“Before this, it used to take a lot of time and money to go to work and to go to doctor’s appointments with my family. I used to go to work in one hour and a half by bus or spend money on Uber/Lyft. Now, I can go to work in 20 minutes, and I can take my four-month-old baby and my wife to the doctor and other appointments on time. This loan gives me two to three hours back every day – time I can spend with family or working extra to support my family. I plan to use my new car to work at Uber as a driver in the future, so it helps me earn more money for my family. I am happier and less stressed.” 

black and white photo of an adult man with dark hair, beard, and mustache, wearing a zippered jacket and standing next to a new sedan car.

SAFE participant. Photo courtesy of the CEO.

Recently resettled individuals like this SAFE participant typically come to the CEO to refinance high-interest loans from an auto dealership. That was not the case with this SAFE client, as he accessed an affordable rate, a prime rate for a borrower considered “subprime” in the eyes of traditional financial institutions. Clients find it challenging to be resilient when much of their income is extracted for monthly auto loan payments, leaving no breathing room for emergencies. Compared to more extractive options, the savings on a CEO auto loan allow a family to build emergency savings or pay for other necessities.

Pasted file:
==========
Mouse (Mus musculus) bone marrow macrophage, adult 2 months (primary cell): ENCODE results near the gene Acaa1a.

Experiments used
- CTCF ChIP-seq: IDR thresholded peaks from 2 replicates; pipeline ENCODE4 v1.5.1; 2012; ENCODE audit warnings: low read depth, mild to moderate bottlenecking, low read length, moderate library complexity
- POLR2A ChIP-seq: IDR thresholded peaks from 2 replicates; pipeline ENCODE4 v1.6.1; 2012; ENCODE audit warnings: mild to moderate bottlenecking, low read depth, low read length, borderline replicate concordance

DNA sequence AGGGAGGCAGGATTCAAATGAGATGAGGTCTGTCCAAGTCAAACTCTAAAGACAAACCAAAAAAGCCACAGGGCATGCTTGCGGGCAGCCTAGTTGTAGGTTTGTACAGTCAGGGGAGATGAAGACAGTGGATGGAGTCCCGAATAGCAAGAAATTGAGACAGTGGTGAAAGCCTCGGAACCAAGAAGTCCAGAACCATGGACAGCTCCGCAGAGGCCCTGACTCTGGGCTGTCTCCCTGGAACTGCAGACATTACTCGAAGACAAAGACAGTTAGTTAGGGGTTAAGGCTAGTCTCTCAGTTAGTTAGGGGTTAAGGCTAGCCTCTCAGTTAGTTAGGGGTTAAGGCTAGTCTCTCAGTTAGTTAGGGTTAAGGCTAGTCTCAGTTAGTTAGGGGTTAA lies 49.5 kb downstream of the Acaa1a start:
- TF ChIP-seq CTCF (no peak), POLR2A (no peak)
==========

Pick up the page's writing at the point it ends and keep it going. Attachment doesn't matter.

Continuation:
CEO’s mission is well aligned with the Congregation’s 2022 Enactment on Diversity to “ …act to dismantle unjust systems and build the beloved community in which everyone is cared for, absent of poverty, Hunger, and hate."

four latina women wearing pink, white, and black, standing in front of a white wall underneath the logo of Enterprising Latinas
Photo courtesy of the author, from an
on-site visit April 18, 2023.

Enterprising Latinas, Inc. (ELI), a nonprofit organization led by women of color, was founded in 2009 and has operated since 2014. Its focus is to create pathways to prosperity for women and low- to moderate-income families in the Wimauma, Florida, community and throughout Tampa Bay. Its purpose is to create a place for personal and professional development, workforce skills certification, and training for starting or growing micro-enterprises and networking. 

Below is the story of Amarilis and her resiliency and entrepreneurship in action.

“Hurricane Maria hit Puerto Rico hard, and like many Puerto Ricans, I migrated to Florida to rebuild my life. I was lucky. I found work and started a successful career in retail but found myself wondering if there was more. I was sure that I wasn’t realizing my potential. A neighbor shared with me a brochure promoting Enterprising Latinas and told me about their business class. My natural curiosity led me to them, and before I knew it, I was completing their eight-week business class and working with my business coach to start a new business venture, Be You 360 Photobooth, Inc., which I incorporated in 2022. Today, I am the founding owner. In my first year, my business is projected to make $30,000 in sales. I know now that for me, the sky is the limit.”